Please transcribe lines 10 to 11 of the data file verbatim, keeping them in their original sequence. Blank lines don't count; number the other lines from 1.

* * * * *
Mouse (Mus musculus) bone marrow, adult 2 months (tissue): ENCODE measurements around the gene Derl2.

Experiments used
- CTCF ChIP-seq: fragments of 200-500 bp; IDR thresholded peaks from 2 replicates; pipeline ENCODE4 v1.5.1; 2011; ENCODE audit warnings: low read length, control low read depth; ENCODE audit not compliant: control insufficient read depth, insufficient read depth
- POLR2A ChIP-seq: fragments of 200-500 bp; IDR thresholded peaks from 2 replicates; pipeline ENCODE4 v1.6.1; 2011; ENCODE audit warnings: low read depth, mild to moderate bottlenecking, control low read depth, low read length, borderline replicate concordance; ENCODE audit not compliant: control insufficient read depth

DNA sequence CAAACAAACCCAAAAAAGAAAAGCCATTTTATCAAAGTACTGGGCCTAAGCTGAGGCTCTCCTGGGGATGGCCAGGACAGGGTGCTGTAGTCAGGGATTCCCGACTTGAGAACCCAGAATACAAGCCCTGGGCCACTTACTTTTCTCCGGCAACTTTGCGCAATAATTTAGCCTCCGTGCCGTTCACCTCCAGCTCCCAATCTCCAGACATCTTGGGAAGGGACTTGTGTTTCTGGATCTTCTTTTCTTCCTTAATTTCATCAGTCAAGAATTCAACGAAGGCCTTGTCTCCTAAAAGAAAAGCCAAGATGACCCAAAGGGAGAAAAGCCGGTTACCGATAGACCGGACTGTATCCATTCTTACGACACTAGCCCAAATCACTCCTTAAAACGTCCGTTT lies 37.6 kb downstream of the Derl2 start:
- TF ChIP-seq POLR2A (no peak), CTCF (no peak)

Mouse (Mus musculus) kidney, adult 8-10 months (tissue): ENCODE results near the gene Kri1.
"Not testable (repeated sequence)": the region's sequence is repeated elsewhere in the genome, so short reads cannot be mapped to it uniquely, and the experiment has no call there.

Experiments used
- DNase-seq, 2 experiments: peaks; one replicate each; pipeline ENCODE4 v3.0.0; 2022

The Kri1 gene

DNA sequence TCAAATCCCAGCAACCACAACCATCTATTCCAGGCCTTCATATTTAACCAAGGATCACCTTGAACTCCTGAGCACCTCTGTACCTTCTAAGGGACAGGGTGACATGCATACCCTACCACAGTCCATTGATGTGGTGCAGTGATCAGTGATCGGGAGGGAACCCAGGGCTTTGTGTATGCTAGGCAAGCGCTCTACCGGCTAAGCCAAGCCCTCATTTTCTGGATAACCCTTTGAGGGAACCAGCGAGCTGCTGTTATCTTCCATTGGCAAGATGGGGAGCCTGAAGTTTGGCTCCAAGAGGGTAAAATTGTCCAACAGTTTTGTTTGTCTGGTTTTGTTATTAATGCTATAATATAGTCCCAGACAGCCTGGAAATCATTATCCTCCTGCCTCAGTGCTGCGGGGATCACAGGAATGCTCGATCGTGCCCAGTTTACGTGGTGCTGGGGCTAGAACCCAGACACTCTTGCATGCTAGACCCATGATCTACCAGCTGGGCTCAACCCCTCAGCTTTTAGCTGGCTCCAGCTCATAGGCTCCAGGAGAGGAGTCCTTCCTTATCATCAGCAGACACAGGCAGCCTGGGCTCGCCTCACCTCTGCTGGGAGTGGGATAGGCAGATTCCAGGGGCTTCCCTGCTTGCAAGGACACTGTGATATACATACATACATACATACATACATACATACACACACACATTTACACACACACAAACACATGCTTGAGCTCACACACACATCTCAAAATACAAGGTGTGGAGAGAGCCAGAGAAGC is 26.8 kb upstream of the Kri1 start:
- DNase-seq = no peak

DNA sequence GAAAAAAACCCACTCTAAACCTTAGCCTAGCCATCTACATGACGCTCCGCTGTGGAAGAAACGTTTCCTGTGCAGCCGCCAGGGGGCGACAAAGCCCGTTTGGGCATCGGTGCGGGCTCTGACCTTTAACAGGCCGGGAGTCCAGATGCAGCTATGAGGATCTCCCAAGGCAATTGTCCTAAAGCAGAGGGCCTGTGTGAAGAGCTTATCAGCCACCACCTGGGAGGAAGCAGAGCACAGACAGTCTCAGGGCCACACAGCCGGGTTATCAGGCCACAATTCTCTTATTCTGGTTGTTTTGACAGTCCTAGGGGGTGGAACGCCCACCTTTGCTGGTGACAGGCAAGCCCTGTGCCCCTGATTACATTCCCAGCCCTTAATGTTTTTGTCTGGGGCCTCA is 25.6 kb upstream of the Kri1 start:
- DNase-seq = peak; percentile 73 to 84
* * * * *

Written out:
- DNase-seq, 2 experiments: peaks; one replicate each; pipeline ENCODE4 v3.0.0; 2022

The Kri1 gene